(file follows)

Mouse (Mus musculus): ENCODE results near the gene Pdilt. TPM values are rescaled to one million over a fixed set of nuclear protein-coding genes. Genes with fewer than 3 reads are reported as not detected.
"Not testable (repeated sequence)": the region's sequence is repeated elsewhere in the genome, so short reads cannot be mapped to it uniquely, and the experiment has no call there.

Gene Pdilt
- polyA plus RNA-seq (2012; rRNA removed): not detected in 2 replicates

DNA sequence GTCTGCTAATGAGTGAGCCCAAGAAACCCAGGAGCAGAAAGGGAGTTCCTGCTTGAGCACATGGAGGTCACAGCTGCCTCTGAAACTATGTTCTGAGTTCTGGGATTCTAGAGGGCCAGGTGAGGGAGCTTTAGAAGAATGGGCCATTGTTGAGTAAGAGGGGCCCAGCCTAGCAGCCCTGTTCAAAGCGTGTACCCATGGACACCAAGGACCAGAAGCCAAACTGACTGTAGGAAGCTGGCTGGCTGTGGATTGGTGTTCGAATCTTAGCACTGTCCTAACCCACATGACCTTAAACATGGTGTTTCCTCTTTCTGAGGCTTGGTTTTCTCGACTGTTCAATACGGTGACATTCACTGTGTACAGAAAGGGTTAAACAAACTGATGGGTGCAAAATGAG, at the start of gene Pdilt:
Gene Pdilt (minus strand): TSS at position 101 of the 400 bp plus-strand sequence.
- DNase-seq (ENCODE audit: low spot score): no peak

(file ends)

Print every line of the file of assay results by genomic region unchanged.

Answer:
Mouse (Mus musculus): ENCODE results near the gene Pdilt. TPM values are rescaled to one million over a fixed set of nuclear protein-coding genes. Genes with fewer than 3 reads are reported as not detected.
"Not testable (repeated sequence)": the region's sequence is repeated elsewhere in the genome, so short reads cannot be mapped to it uniquely, and the experiment has no call there.

Gene Pdilt
- polyA plus RNA-seq (2012; rRNA removed): not detected in 2 replicates

DNA sequence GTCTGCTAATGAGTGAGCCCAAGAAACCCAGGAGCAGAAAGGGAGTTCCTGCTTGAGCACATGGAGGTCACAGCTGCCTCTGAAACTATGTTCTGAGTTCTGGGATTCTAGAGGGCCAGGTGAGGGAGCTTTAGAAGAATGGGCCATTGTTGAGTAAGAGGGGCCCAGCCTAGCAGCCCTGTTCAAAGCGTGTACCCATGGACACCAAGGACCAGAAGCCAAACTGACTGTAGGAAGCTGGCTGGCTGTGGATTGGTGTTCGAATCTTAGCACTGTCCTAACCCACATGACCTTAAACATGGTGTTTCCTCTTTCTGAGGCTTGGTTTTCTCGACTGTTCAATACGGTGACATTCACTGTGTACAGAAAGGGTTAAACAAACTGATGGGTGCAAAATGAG, at the start of gene Pdilt:
Gene Pdilt (minus strand): TSS at position 101 of the 400 bp plus-strand sequence.
- DNase-seq (ENCODE audit: low spot score): no peak